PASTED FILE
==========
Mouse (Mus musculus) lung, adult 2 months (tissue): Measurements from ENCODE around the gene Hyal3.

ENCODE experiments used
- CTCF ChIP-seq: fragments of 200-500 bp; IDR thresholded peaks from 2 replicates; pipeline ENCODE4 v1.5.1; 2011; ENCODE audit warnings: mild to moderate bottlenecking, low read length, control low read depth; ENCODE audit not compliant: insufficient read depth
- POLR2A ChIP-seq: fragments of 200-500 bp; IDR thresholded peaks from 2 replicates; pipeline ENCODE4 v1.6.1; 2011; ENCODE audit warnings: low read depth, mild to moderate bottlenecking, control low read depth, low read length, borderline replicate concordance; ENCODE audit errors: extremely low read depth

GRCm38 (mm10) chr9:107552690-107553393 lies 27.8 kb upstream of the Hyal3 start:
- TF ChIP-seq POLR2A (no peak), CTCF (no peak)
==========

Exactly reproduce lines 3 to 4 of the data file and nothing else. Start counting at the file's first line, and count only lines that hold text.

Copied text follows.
- CTCF ChIP-seq: fragments of 200-500 bp; IDR thresholded peaks from 2 replicates; pipeline ENCODE4 v1.5.1; 2011; ENCODE audit warnings: mild to moderate bottlenecking, low read length, control low read depth; ENCODE audit not compliant: insufficient read depth
- POLR2A ChIP-seq: fragments of 200-500 bp; IDR thresholded peaks from 2 replicates; pipeline ENCODE4 v1.6.1; 2011; ENCODE audit warnings: low read depth, mild to moderate bottlenecking, control low read depth, low read length, borderline replicate concordance; ENCODE audit errors: extremely low read depth